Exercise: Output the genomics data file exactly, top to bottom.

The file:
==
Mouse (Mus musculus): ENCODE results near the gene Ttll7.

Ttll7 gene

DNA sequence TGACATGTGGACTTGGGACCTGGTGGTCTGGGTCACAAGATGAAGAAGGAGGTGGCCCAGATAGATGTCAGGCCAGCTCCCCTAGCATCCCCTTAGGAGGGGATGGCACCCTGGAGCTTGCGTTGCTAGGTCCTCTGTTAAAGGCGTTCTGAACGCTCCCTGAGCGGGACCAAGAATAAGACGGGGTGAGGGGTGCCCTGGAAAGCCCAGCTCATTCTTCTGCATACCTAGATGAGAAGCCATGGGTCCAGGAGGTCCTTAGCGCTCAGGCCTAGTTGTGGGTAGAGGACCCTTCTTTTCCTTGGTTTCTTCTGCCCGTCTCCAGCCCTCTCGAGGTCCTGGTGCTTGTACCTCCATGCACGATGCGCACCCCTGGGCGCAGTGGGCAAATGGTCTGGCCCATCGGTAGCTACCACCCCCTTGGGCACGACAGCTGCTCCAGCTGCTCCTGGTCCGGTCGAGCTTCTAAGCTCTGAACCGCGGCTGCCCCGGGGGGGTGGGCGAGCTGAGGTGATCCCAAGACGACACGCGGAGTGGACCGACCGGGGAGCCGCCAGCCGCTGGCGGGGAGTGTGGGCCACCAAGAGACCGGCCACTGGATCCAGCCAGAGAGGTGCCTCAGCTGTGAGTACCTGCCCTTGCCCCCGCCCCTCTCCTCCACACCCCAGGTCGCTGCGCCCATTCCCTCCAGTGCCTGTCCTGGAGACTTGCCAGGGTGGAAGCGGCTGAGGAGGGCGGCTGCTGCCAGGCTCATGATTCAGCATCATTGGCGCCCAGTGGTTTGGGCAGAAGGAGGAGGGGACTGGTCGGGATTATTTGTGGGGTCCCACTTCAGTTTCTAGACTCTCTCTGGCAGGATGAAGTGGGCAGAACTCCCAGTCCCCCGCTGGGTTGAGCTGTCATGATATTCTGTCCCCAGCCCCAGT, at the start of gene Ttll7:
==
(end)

Mouse (Mus musculus): ENCODE results near the gene Ttll7.

Ttll7 gene

DNA sequence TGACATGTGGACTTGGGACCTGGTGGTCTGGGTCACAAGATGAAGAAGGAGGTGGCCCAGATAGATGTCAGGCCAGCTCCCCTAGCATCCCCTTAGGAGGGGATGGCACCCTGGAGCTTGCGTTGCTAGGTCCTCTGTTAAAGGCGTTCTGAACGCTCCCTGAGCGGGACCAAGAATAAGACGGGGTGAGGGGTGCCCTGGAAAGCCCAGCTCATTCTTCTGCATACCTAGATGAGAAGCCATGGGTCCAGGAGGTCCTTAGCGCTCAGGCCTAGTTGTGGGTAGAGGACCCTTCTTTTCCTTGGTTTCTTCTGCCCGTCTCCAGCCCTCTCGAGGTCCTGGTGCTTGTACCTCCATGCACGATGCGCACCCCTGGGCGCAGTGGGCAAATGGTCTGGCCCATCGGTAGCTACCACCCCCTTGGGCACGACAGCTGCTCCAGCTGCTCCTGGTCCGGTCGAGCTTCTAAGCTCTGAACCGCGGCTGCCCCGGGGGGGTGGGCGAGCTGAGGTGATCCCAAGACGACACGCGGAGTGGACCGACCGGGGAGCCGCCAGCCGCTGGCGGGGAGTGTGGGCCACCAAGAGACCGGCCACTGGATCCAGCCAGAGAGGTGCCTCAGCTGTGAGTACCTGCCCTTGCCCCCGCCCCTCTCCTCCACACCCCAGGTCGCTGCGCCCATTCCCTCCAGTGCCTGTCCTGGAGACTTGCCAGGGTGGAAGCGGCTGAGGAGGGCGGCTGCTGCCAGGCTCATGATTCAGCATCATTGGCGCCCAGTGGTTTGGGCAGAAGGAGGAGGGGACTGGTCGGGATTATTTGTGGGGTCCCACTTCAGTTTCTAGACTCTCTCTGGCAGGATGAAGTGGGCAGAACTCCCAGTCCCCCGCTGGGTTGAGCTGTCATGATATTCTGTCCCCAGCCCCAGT, at the start of gene Ttll7: